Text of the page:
The meteorologist and television personality Sian Lloyd has called for a level playing field in education as she stressed the importance of self-belief, at a Back to School event in Wales yesterday. In a wide-ranging discussion with students at her former state school in Neath near Swansea, she explained how she built a successful career from a position similar to their own – adding that they should never feel disadvantaged by their backgrounds.
“I don’t believe in private education, in apartheid in education,” she told i. “The advantages are so numerous for privately educated kids, I think we’re permanently playing catch-up in the state sector, so I will do anything I can to help.”
Back to School Week, run by the charity Future First in conjunction with i, encourages people to visit schools to share career advice. Speaking to around 60 students at Ysgol Gyfun Ystalyfera school, she said: “I don’t think any one person is better than any other so never fear what people might think of you”. “I was asked by an interviewer, ‘How did a girl from Neath end up being asked to meet the Queen for ITV’s 50th birthday celebrations? And I said, ‘Why would I not be at an event meeting the Queen’?”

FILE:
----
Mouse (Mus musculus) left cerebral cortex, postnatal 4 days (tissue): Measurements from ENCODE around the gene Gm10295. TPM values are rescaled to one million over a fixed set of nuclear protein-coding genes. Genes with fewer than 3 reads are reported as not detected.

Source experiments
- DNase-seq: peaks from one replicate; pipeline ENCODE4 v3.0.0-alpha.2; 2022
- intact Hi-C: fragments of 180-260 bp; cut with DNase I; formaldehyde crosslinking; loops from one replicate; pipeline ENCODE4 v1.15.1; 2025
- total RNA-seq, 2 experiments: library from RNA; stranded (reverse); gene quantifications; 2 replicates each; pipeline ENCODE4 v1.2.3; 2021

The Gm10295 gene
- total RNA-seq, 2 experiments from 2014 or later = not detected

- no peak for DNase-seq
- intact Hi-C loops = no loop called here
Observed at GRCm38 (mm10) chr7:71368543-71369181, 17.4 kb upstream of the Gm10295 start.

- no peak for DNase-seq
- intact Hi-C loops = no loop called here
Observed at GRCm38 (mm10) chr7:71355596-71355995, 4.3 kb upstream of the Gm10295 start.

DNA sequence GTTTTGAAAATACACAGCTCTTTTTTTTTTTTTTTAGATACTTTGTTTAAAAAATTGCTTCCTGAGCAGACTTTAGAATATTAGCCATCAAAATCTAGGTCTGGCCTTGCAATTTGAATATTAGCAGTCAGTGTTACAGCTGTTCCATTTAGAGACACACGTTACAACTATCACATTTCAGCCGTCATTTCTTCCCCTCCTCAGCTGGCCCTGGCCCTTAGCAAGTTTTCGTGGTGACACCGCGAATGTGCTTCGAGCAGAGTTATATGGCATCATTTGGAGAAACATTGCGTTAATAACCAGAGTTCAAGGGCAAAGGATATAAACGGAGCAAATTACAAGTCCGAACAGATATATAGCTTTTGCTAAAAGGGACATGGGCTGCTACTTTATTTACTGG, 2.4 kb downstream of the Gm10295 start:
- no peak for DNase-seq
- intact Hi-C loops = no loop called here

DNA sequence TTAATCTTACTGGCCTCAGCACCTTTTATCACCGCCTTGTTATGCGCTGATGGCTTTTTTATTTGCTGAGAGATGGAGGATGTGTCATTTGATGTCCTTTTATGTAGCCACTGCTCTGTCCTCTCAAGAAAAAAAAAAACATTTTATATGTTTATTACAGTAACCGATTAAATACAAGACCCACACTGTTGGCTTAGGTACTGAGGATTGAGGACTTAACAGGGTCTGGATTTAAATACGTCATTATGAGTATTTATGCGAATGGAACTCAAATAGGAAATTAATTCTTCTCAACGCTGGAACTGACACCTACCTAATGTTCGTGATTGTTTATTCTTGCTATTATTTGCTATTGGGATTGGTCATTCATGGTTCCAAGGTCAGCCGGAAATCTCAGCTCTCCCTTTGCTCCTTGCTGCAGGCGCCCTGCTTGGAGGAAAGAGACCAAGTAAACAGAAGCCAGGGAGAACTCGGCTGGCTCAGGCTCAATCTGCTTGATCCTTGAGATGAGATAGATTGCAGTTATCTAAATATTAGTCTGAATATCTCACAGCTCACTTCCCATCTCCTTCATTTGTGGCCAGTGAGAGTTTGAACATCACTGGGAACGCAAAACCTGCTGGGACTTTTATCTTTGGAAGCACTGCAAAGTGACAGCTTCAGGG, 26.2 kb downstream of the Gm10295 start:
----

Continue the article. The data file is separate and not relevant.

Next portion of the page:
After leaving school, Lloyd studied at Cardiff University and Oxford before taking a job at a local radio station. From there she moved to BBC and on to ITV. She warned students that they would probably find it tougher to get a break than she had.
“It was different at the end of the 1970s,” she said. “There were jobs for everyone. If you had a good arts degree, you could bounce into a job as a researcher at the BBC. As you know, it’s not the same today.”
Euros Morgan, 17, a pupil, said this message was particularly important for him. “In this current climate there aren’t many jobs out there. As Sian said, the way you get your foot in the door is by standing up for yourself.”
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